Denmark has a lot of room for increased cooperation in strengthening public-private partnerships as well as in the environmental, social and governance, or ESG, realm with Korea, Anne Marie Engtoft Larsen, Denmark’s tech ambassador said in an email interview with the Korea Herald.
Saying that the Danish-Korean green growth alliance launched in 2011 shows Denmark and Korea are on track to strengthening public-private partnerships and ESG, Larsen said that Korea’s hosting of the Partnering for Green Growth and the Global Goals, or P4G, summit reaffirmed mutual interest in sustainable solutions to climate change.
According to Larsen, the concept of P4G is to create public-private partnerships with purpose, with a focus on the renewable energy sector, and there are great opportunities for strong partnerships in fighting climate change.
“During the P4G Summit in Seoul this May, Korean President Moon Jae-in and Danish Prime Minister Mette Frederiksen agreed to elevate the strategic partnership to a comprehensive level based on a four-year Joint Action Plan signed in 2021,” she said.
Larsen stressed that the plan refers to the UN Sustainable Development Goals as guiding stars across four pillars of cooperation: sustainability and green transition; health and life science; science, technology and innovation; and political and economic cooperation.
“Denmark is on the halfway mark to reaching our commitment of reducing greenhouse gases up to 70 percent by 2030 and Denmark needs innovative ideas and technology to reach its final goal, and therefore look to partnerships with countries like Korea,” Larsen said.
According to Larsen, methods by democratic governments to regulate and promote technologies should contribute to larger societal goals, including ESG ambitions, and it is central for governments to ask themselves how Korea and Denmark approach technology to increase accessibility, affordability and applicability.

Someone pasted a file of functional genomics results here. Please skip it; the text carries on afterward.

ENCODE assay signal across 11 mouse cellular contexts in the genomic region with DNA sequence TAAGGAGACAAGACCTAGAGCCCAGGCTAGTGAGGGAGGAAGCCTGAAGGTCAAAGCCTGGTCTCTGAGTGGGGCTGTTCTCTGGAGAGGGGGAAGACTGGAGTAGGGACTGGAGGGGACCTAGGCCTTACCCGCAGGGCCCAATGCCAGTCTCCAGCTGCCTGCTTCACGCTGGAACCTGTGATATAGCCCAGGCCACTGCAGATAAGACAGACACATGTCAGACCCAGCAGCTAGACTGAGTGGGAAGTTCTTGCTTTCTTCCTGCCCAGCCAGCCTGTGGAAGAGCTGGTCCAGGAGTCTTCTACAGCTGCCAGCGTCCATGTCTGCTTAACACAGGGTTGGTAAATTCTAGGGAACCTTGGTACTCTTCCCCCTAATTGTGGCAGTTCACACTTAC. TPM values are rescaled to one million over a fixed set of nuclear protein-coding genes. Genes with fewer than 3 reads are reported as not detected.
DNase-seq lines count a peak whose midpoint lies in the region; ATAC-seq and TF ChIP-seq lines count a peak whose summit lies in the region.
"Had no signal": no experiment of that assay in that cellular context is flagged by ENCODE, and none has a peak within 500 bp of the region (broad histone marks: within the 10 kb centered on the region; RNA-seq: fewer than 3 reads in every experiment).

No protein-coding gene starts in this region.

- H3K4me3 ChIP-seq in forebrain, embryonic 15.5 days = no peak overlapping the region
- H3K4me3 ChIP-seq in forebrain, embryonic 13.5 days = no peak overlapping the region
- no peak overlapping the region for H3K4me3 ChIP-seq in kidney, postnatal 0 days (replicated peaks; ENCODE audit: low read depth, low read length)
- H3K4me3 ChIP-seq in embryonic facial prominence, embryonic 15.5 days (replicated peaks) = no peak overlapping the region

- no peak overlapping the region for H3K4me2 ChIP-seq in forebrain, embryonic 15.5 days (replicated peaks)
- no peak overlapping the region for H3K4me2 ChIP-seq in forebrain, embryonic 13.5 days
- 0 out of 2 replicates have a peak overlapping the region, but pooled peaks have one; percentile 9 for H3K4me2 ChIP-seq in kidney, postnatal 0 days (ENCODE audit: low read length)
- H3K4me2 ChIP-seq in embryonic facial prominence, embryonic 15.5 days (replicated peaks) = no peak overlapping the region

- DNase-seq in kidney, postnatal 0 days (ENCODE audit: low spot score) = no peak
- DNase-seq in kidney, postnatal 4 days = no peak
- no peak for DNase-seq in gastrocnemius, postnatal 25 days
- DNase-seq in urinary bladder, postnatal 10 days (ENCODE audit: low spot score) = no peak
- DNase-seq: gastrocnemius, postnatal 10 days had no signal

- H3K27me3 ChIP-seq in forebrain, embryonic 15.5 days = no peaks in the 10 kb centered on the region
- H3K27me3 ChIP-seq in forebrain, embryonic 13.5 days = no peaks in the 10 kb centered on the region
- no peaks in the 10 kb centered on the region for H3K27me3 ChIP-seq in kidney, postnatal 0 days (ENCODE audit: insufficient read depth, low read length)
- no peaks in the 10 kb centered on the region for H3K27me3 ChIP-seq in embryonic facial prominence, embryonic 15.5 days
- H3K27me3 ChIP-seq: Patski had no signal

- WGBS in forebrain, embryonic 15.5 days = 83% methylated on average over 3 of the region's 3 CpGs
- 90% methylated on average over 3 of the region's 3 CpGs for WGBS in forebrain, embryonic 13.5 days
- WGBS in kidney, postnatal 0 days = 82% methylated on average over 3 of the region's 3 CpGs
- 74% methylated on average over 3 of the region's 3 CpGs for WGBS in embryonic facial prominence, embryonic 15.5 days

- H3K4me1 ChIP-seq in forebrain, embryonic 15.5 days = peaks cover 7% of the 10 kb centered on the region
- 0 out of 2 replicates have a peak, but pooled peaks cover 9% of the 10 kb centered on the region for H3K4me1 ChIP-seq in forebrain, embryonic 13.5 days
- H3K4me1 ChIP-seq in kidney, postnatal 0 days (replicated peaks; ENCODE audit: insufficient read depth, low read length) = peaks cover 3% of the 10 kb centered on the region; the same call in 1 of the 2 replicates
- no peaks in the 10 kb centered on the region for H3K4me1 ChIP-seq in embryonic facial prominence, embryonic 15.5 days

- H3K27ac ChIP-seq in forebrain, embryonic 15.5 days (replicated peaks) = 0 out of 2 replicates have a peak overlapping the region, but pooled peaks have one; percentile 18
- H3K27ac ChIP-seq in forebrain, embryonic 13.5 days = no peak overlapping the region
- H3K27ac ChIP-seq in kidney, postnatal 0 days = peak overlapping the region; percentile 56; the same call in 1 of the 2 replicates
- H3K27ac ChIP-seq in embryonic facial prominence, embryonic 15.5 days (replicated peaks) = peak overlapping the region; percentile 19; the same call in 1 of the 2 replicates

“However, Denmark cannot of course dictate what the Korean government should do,” she added.
“Democracy cannot be taken for granted or ‘achieved’ and then not prioritized subsequently, rather, democracy is constant process that ensures every citizen, irrespective of background or situation, has voice (in) their country’s governance,” Larsen said, highlighting the governance aspect of ESG.
Larsen said that Denmark acknowledges governments’ role to set frameworks for how technology can support democracy, a robust democratic debate and for developing and using technology that respects and protects the rights of citizens -- for example, the rights to privacy and expression.
The tech ambassador described Korea’s Digital New Deal as an interesting and ambitious initiative that encompasses many areas where Denmark has complementary political interests, strengths and operational experience where good synergy is expected.
She cited an example of health care as an area where there was a lot of similarity between Denmark and Korea’s approach to technology.
“The digital new deal includes a plan to build 18 smart hospitals throughout Korea by 2025 by upgrading existing hospitals by implementing technological solutions. The Danish government on the other side, has also been running a ‘Super Hospital’ program that integrates and upgrades hospitals throughout the nation since 2015,” she said.
Larsen underlined enhanced bilateral cooperation in sectors such as smart hospitals, big data, artificial intelligence and robotics.
She suggested notable areas with great potential for synergy related to smart energy schools and smart water management, with digitalization and educational technology being key collaboration topics.
“There is also actually some overlap with the Korean Green New Deal here, with knowledge sharing and cooperation increasingly taking place for energy efficiency, renewable energy, energy storage, and circular economy as well,” she said.
By Sanjay Kumar (firstname.lastname@example.org